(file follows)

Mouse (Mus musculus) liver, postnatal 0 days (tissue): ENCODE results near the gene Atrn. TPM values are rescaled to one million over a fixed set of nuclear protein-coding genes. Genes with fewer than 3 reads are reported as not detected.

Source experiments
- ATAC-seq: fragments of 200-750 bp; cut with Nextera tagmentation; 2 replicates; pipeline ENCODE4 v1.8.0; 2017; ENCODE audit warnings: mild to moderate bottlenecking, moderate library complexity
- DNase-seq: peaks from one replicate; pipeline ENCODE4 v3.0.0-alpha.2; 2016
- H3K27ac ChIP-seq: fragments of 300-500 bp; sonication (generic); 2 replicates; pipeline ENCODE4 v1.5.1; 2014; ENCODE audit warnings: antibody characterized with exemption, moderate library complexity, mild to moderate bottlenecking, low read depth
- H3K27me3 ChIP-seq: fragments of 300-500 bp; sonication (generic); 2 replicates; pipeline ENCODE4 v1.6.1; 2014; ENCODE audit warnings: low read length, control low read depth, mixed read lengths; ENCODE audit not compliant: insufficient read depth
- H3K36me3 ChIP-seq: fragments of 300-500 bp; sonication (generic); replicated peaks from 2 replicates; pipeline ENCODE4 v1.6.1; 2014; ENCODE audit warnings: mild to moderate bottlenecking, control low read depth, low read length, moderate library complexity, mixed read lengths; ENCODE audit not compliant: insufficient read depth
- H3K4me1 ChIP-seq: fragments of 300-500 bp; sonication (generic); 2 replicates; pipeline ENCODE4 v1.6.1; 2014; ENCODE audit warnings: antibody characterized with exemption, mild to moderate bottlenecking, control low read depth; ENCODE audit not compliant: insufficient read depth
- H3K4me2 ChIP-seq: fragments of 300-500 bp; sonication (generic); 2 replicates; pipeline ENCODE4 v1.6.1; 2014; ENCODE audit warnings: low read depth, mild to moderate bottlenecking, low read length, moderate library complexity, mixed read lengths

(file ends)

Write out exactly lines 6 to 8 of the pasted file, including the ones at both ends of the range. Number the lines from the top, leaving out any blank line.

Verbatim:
- H3K27me3 ChIP-seq: fragments of 300-500 bp; sonication (generic); 2 replicates; pipeline ENCODE4 v1.6.1; 2014; ENCODE audit warnings: low read length, control low read depth, mixed read lengths; ENCODE audit not compliant: insufficient read depth
- H3K36me3 ChIP-seq: fragments of 300-500 bp; sonication (generic); replicated peaks from 2 replicates; pipeline ENCODE4 v1.6.1; 2014; ENCODE audit warnings: mild to moderate bottlenecking, control low read depth, low read length, moderate library complexity, mixed read lengths; ENCODE audit not compliant: insufficient read depth
- H3K4me1 ChIP-seq: fragments of 300-500 bp; sonication (generic); 2 replicates; pipeline ENCODE4 v1.6.1; 2014; ENCODE audit warnings: antibody characterized with exemption, mild to moderate bottlenecking, control low read depth; ENCODE audit not compliant: insufficient read depth